I’ve made it.

I’ve made it. The top of the career ladder: a corner office with great views, desk just how I like it. Coffee on tap. I can choose my working hours, my salary and my dress code. I can cherry-pick projects and see them through from start to finish. I go for working lunches, team building weekends, and go on business trips to exotic locations. The lovely lady in HR always picks up on the first ring and I know the date of the bank manager’s birthday, and send flowers.


I also have a child’s sick, sweaty head in my lap and a dog’s head on my foot, two days’ worth of laundry in a pile on the sofa next to me and something sticky on the space bar. Corner office? Well, I do have windows on two adjacent sides! It’s the truly glamourous life of a work from home mom.


Every one’s strategy for getting the most out of work – whether you work from your living room, your study, meander down to a desk in the shed or go into an office, a classroom or a theatre – will be different, but these are the things that help me to get the most out of my working day.


How do I get the most out of working from home?


1. Get up and get dressed. Make the bed.


The only piece of advice my mother gave me when I arrived home with my new-born twins

was, “make your bed as soon as you get up.” Its a little thing that saved me then, and the

habit certainly makes a difference now. It’s a way of turning up for the future you who may

need just one tidy, welcoming space at the end of the day. Getting dressed, I think, is the

same sort of advice: turn up for your working self. I don’t have a smart ‘working’ wardrobe,

but I get out of my pyjamas and I brush my hair. This little routine has taken the place of a

car journey to work, and I need it.


2. Keep to snack and lunch times.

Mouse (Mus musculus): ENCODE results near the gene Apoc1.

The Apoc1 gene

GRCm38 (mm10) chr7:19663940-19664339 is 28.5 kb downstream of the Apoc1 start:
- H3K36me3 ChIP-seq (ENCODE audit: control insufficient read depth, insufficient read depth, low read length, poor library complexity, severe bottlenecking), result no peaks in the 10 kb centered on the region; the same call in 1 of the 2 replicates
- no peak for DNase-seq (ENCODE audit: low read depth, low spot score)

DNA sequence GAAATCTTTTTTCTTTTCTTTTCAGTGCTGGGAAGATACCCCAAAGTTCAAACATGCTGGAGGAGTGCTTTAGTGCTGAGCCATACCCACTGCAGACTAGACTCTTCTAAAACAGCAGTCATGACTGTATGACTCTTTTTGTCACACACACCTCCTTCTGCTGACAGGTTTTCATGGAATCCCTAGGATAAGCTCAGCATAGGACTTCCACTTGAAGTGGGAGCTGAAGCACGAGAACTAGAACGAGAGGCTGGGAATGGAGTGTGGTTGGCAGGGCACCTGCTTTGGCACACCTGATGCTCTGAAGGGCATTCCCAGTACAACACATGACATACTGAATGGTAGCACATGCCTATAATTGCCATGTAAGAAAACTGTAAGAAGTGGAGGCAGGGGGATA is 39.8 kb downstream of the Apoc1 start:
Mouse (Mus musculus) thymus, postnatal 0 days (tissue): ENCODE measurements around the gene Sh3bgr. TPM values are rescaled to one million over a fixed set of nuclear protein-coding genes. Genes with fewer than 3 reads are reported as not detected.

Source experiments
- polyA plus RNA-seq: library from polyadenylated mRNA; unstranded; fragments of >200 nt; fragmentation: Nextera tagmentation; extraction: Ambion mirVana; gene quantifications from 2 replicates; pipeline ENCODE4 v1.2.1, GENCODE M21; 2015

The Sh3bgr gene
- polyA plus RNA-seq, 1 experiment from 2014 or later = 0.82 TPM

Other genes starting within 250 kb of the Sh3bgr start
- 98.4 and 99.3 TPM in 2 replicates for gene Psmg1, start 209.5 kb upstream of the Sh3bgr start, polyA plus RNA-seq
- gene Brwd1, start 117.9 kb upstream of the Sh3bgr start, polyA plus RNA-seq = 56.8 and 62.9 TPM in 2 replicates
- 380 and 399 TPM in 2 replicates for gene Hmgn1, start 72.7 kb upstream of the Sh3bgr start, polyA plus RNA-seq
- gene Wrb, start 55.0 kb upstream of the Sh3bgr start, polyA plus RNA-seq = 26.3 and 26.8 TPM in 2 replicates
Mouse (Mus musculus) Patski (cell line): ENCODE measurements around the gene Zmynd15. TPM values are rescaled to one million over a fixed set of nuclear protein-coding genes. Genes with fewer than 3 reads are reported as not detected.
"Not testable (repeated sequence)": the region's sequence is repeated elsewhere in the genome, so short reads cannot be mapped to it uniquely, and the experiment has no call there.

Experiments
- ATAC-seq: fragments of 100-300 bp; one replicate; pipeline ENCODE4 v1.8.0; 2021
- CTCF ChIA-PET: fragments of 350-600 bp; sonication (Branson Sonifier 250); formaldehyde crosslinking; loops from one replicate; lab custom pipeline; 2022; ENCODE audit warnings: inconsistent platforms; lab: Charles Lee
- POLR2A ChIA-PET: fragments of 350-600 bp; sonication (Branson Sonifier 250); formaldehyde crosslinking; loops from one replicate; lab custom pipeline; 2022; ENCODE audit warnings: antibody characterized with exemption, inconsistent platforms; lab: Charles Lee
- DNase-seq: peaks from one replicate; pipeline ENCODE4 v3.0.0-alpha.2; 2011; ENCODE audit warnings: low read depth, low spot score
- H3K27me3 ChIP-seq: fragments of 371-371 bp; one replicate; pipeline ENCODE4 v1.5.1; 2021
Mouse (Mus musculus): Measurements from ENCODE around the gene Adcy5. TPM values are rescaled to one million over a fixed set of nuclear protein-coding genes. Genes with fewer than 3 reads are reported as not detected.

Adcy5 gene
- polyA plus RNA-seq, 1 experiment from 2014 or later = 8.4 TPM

Keeping simple routines and setting boundaries during the day makes it easier to stick to

them: by chunking up the day, and stopping when I’m going to stop, I find there’s less time

pressure. I know I have an hour and a half in the morning first thing, and I know how many

tasks I can fit into that time. So I do them, and know I’ve got the rest of the morning, and

then the afternoon, for the rest of the things. Then when it comes time to finish work, I’m

used to stopping and changing task, so I do that. If snacks and lunch happen haphazardly

throughout the day, I find ‘work’ seems to leach into ‘home’ time.


3. Be a person for people


Collaboration is necessary in all working life, but seeing fewer people in person to discuss

work things with makes it easy to forget that the reply to your email comes from a living,

breathing human and not a robot. I often get a better result and more enjoyment out of

emailing if I remember to put in some niceties or small talk, and I try always to phone

instead if I can. I didn’t come up with this on my own, I read about it in Solo, by Rebecca

Seal, and it was a lightbulb moment.


4. Be flexible enough to work in little pockets of time.


It’s all good and well making plans but things do change, and suddenly there’s a sick child, or

an errand, or some other small fire that needs put out. And all the precious chunks of time

and goal setting and list making in the world can’t stop that. So a deep breath, a portable lap

top, and cashing in on all those emails of loveliness you sent out yesterday because now you

need to apologise for being late with stuff, while using CBBies as a time keeper.


It’s not every one’s idea of a perfect job, but on a day like today, when one of them is unwell and needs a mommy, it certainly makes life easier to be working from home. My children will grow up knowing the tick-tick of computer keys, seeing the satisfaction of working on something with focus and persistence, and have excellent ribbon and scissor skills. Hopefully, they’ll also learn that all families are different, and all jobs are, too. There is no one-size fits all. What there is, is what you make of it.








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